Search Results For:
Topic "u.s. foreign policy"
Timothy Garton Ash |
Timothy Garton Ash is professor of European Studies at the University of Oxford.
Derek Berlin |
Derek Berlin is chairman of Carnegie New Leaders and works at J.P. Morgan Chase & Co. as a member of the International Government Relations team.
Mark Danner |
Mark Danner is a staff writer for The New Yorker and contributor to The New York Review of Books.
The Afghan Challenge | 01/26/15
Zahir Tanin, Barnett Rubin
With a new president in charge, can Afghanistan find a way out of decades of conflict and oppression? What will be the effect of the U.S. troop drawdown? UN Ambassador Zahir Tanin and Afghan expert Barnett Rubin discuss Afghanistan's future.
Top Risks and Ethical Decisions 2015 | 01/15/15
"The world in 2015 looks a lot more dangerous, a lot more vulnerable," says global political risk specialist Ian Bremmer in his annual forecast. He notes that while the United States and China, the world's largest and second-largest economies, are doing better economically, the global environment is geopolitically much worse.
Cuba's Pivotal Role on the World Stage | 01/09/15
One might not think that a small island like Cuba could play a critical role in world politics. Yet the circumstances of Obama's decision to restore diplomatic relations with Cuba should prompt us to see the country in a new light. We should examine the role of Russia in this event, as well as the repercussions in the rest of Latin America.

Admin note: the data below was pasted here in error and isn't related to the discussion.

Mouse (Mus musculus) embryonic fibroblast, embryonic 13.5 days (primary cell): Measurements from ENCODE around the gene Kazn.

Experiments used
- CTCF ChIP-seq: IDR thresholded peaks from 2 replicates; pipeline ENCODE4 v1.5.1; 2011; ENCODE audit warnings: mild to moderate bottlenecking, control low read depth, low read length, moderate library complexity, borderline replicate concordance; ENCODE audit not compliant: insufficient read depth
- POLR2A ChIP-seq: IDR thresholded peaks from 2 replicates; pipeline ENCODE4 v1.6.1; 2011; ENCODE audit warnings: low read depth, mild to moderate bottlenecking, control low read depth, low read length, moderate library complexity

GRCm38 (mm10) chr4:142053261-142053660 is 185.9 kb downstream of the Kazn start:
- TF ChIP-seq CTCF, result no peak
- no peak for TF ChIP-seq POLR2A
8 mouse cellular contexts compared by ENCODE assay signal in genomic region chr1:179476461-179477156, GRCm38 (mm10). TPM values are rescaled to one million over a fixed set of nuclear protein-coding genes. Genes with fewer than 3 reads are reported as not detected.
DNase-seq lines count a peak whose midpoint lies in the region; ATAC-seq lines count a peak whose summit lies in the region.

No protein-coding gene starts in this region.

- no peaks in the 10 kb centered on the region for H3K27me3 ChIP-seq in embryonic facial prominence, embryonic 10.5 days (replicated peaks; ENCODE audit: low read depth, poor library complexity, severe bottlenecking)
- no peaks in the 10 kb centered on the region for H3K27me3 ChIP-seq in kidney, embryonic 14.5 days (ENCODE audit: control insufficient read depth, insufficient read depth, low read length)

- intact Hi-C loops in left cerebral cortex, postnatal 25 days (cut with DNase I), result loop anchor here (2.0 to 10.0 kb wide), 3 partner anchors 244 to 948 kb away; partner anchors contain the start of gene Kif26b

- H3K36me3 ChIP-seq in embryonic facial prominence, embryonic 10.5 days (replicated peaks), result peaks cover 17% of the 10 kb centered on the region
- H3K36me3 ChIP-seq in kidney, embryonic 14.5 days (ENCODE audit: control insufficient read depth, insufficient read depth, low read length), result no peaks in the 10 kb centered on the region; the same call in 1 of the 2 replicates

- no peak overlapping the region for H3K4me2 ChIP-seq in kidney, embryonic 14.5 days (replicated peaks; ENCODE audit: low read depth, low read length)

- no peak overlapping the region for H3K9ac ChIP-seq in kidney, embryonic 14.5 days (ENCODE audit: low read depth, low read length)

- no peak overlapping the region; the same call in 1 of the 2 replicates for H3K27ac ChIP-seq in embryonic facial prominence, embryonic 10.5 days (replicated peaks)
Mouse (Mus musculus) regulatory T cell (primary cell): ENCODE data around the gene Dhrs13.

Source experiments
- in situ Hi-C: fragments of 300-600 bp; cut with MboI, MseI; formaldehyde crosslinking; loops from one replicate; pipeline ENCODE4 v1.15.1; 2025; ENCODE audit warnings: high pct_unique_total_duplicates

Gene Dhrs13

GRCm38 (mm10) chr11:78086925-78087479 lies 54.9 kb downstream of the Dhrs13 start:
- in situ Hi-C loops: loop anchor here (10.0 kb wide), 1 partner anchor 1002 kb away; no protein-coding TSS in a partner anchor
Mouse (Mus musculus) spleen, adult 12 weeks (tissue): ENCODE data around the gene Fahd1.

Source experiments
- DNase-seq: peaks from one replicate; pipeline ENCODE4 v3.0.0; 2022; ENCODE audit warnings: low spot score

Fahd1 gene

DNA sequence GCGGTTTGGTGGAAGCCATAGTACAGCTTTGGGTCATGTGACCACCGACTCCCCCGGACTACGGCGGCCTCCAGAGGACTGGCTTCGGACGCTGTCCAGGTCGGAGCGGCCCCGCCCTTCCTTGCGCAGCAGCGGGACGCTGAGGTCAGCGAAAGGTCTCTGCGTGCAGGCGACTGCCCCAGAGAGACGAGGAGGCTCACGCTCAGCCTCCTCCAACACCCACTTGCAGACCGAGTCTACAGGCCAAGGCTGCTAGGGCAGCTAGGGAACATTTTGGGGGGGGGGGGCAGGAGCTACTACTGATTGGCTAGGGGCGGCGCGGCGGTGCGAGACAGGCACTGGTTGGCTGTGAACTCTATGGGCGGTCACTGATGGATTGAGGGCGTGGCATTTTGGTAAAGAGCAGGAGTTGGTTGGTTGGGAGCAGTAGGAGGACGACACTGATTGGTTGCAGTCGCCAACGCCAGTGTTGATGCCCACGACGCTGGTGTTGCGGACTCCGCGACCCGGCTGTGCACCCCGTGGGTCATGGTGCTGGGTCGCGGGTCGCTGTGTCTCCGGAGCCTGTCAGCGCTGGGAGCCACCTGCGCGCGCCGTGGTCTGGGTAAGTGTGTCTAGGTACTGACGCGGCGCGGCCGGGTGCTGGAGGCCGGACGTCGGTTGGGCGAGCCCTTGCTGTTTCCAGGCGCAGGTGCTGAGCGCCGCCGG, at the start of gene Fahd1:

The Rise of ISIS: Implications for U.S. Strategy, Interests, and Values | 12/17/14
Audrey Kurth Cronin, Michèle Flournoy, Michael T. Flynn, Robert Ford
How did ISIS grow so quickly? What is the best strategy to overcome it and how long will it take? How should the U.S. deal with Syria and Iran? Is this the beginning of a complete restructuring of the Middle East? This in-depth analysis from an expert panel shows that there are no easy answers, and a long struggle lies ahead.
A Conversation with Lieutenant General H. R. McMaster | 12/15/14
H. R. McMaster, Martin L. Cook
How can U.S. soldiers be trained to maintain ethical and legal standards in today's complex and often brutal environment? How is the Army preparing for current and future conflicts, in terms of military hardware, technology, and even social media? In this wide-ranging talk, Lt. Gen. H. R. McMaster discusses these challenges and more.